Conditions & Services
The term "osteoporosis" comes from the Greek words for "bone" and "porous." It is a disease characterized by increasing bone loss which can lead to fractures, height loss and a hump-backed appearance.
A diagnosis of osteoporosis is made after a complete medical history, physical examination and laboratory tests including X-rays and bone densitometry. Lost bone can now be replaced, and for most your doctor will work with you to prevent further weakening. The treatment plan may include exercise, diet changes, hormone therapy with estrogen (ERT) or anti-estrogens (SERMs), bone-preserving medications such as Calcitonin or Bisphosphonates and bone building medication like Teraparatide.
Osteoarthritis (OA), or "wear and tear" arthritis, is a degenerative joint disease in which the cartilage cushioning the joint slowly wears away. The bone ends then rub together whenever the joint moves, and the fluid-filled capsule enclosing the joint (the synovium) becomes inflamed.
OA frequently affects weight-bearing joints such as the hips, knees and spine. Although it can occur to anyone at any age, OA most often affects the elderly, particularly women. Risk factors include obesity, a family history of the disease, previous injury or infection in the joint, and an injury that puts increased pressure on the joint.
Rheumatoid arthritis (RA), a type of inflammatory arthritis, is a chronic condition in which the body's own immune system attacks the joint lining, causing it to swell. This autoimmune disorder can cause pain even when the joints are not being moved. RA is the most common inflammatory arthritis affecting the hips and knees on both sides of the body, resulting in difficulty walking or moving and a loss of muscle strength.
Polymyalgia rheumatica is an inflammatory condition that causes pain and stiffness in certain muscles sometimes as part of another disease, or for no apparent reason.
To diagnose polymyalgia rheumatica, your doctor will perform a physical examination and a series of blood tests that detect inflammation and other abnormalities within the blood levels. Effective treatment can also confirm a diagnosis of this condition. Your doctor will determine an appropriate course of treatment for you based on a thorough evaluation of your individual condition.
Gout is a form of arthritis that causes painful, swollen, red and inflamed joints. Gout is caused by a buildup of uric acid that forms crystals in the joints and surrounding tissue. Uric acid is a natural waste product of the body that is normally filtered out of the bloodstream by the kidneys and excreted during urination. Patients with gout have an abnormal metabolism that reduces the effectiveness of the kidneys, causing uric acid to accumulate in the blood.
Treatment of gout includes medication to relieve symptoms of pain and inflammation, and may include the following:
- Nonsteroidal anti-inflammatory drugs
Other medication may be prescribed to block the body's acid production or to improve the kidneys' ability to remove uric acid. Certain dietary changes, such as eating moderate amounts of protein and drinking plenty of water, may also help reduce the amount of uric acid in the blood. Limiting alcohol intake and maintaining a healthy weight can also help to reduce gout attacks.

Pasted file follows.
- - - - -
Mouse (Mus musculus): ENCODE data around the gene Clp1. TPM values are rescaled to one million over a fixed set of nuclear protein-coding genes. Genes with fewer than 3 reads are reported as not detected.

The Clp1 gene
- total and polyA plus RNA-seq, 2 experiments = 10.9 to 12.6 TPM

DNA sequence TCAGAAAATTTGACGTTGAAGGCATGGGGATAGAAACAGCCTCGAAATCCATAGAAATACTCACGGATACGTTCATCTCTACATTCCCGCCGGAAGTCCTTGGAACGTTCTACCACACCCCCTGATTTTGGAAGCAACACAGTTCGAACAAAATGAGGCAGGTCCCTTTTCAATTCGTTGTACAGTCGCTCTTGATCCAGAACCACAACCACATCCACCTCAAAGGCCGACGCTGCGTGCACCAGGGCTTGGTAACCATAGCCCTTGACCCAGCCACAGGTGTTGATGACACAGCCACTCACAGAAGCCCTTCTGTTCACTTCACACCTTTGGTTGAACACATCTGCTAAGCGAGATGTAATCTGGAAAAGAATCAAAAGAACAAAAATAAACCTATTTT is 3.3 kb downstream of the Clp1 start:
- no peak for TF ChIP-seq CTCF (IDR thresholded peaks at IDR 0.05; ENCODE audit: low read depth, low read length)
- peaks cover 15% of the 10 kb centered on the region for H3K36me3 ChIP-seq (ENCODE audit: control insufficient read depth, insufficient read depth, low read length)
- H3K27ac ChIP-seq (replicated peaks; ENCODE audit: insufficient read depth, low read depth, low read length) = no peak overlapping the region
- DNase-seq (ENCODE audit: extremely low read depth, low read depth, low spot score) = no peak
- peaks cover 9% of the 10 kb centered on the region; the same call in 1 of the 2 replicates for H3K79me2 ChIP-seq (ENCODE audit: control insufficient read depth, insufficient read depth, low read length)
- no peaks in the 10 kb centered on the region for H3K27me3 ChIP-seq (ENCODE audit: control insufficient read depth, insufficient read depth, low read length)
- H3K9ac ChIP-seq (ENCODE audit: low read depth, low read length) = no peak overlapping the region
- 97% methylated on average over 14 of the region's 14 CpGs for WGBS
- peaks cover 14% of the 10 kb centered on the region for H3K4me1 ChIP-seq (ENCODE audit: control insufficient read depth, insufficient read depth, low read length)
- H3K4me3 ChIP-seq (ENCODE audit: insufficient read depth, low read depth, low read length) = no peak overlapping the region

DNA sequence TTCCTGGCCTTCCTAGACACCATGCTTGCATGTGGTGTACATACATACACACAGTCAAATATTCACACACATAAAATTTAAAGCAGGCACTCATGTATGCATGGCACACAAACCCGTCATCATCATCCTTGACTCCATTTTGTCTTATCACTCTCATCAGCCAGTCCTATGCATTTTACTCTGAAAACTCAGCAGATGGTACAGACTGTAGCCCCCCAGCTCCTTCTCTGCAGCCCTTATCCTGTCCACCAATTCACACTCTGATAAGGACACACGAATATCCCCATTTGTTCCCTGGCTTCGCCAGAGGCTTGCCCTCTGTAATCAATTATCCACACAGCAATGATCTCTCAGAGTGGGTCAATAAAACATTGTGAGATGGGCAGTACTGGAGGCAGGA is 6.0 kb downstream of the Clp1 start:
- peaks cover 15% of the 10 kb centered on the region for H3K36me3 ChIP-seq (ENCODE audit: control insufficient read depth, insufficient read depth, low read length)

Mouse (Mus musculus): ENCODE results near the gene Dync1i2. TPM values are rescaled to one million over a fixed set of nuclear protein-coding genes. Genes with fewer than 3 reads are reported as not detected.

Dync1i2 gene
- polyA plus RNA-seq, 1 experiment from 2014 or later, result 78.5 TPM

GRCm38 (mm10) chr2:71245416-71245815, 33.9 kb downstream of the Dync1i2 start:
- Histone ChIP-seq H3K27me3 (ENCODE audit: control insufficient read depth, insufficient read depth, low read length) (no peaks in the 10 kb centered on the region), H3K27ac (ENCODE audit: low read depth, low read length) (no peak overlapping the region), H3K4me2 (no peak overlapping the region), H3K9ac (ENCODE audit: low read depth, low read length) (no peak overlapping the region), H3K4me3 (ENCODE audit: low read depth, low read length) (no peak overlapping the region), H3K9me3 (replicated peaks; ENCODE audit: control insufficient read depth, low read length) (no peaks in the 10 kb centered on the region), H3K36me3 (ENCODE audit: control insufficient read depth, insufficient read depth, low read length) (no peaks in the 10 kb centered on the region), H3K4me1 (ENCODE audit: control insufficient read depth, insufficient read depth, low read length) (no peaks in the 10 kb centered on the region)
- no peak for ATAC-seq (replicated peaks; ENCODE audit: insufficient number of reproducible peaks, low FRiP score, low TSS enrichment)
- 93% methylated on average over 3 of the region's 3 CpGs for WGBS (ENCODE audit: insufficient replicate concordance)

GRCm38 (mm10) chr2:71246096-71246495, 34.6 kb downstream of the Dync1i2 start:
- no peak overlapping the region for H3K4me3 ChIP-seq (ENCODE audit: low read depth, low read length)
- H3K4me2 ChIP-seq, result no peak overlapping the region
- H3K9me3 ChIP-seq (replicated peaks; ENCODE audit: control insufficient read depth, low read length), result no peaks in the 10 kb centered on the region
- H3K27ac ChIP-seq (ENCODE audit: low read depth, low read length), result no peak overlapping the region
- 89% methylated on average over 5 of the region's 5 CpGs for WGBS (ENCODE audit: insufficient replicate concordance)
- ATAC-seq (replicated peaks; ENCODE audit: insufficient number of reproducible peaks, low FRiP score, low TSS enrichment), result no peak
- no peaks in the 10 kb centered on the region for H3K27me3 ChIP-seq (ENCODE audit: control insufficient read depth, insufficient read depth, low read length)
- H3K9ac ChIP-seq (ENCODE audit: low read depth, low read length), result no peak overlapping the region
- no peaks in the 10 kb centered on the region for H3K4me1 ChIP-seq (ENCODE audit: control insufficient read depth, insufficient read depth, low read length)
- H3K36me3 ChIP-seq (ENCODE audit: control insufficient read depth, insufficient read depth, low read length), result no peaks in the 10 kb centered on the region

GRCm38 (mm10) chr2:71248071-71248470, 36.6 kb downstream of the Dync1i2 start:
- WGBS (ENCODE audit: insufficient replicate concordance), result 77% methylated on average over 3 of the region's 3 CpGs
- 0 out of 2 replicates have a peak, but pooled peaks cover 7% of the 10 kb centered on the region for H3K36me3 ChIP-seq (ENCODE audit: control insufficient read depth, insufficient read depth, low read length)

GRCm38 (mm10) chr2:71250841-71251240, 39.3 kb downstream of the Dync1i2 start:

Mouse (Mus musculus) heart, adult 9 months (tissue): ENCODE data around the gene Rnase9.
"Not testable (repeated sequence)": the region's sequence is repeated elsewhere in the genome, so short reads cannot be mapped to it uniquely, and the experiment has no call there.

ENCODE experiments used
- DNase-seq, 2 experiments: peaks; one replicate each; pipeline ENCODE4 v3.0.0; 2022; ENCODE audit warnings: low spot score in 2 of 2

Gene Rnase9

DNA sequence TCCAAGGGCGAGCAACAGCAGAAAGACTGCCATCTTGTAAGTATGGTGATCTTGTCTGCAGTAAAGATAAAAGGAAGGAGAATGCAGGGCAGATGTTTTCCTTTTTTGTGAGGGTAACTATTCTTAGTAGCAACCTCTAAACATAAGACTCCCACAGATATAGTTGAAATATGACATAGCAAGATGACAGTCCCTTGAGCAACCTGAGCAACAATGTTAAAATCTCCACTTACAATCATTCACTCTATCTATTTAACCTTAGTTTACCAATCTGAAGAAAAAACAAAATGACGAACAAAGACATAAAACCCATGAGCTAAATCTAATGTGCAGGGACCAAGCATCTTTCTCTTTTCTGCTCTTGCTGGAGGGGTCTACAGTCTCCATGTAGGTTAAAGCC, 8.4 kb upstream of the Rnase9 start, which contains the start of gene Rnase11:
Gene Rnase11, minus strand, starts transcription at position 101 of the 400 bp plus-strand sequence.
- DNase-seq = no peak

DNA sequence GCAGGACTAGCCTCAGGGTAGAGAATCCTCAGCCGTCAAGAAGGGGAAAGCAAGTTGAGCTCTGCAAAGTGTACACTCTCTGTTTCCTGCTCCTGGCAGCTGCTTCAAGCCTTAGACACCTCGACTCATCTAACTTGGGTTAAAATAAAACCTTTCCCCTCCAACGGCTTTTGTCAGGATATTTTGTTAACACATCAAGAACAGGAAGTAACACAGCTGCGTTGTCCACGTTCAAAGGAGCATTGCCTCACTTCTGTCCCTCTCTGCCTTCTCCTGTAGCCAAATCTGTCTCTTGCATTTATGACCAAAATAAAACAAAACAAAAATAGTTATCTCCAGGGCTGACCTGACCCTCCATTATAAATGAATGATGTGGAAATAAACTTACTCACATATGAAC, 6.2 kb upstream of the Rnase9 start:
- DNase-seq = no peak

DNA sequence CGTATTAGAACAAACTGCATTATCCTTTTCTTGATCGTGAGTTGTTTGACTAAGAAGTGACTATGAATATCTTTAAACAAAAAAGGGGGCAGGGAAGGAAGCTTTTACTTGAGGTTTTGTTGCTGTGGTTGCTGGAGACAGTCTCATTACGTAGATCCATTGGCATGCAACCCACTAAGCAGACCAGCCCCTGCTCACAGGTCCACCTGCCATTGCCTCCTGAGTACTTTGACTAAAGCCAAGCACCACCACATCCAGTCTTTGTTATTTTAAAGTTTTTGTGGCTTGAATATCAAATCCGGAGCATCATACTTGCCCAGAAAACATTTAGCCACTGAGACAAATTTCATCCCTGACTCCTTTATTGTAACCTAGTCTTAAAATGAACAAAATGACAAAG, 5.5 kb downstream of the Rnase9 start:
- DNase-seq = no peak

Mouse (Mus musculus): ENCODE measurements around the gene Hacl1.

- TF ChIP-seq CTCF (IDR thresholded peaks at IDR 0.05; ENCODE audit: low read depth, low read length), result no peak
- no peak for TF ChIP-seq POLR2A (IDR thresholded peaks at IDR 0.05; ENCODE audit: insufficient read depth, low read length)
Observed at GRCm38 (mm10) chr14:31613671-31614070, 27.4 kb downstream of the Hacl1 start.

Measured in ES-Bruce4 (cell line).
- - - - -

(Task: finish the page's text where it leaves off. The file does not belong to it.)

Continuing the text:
Spondyloarthopaties are any joint disease of the spine, joints and other tissues that contain collagen. Types of spondyloarthopaties we treat include:
Connective Tissue Disorders
Dr. Oparaeche treats several connective tissue disorders, including:
Rare Autoimmune & Connective Tissue Disorders
Autoimmune diseases are those that occur when the immune system reacts abnormally and attacks its own body. The cause of autoimmune diseases is not known, but is believed to be affected by exposure to microorganisms or other environmental factors. Treatment depends on the type of disease but may include medication, Stress control, corticosteroids and nutritional supplements. Call us today to figure out how to deal with your symptoms.
The rare autoimmune and connective tissue disorders we treat include:
- Relapsing Polychondritis
Raynaud's syndrome (RS) is a vascular condition that results in a discoloration of the fingers and toes after exposure to hot or cold temperatures or in response to emotional stress. RS is more common in women than in men, and involves a constriction of blood vessels in the affected area that cause the skin to change color temporarily. This condition can also affect the nose, lips or earlobes in some patients.
RS may occur on its own or as a result of an underlying condition such as scleroderma, lupus or other autoimmune diseases. Treatment aims to reduce the frequency and severity of attacks, and may include keeping warm, managing stress, quitting smoking, biofeedback or medications (sometimes applied locally). Treating an underlying condition often improves symptoms of RS.
Lyme Disease with Arthritis
Lyme disease is a bacterial illness that is spread by deer ticks and can cause abnormalities of the skin, joints, heart and nervous system. Most cases of Lyme disease can be effectively treated when diagnosed early. Common symptoms of this condition include a rash at the site of the tick bite, followed by joint pain and flu-like symptoms. Lyme disease is usually treated with oral antibiotics that clear the infection and prevent future complications.
To learn more about these conditions or the services we provide, call the location nearest you.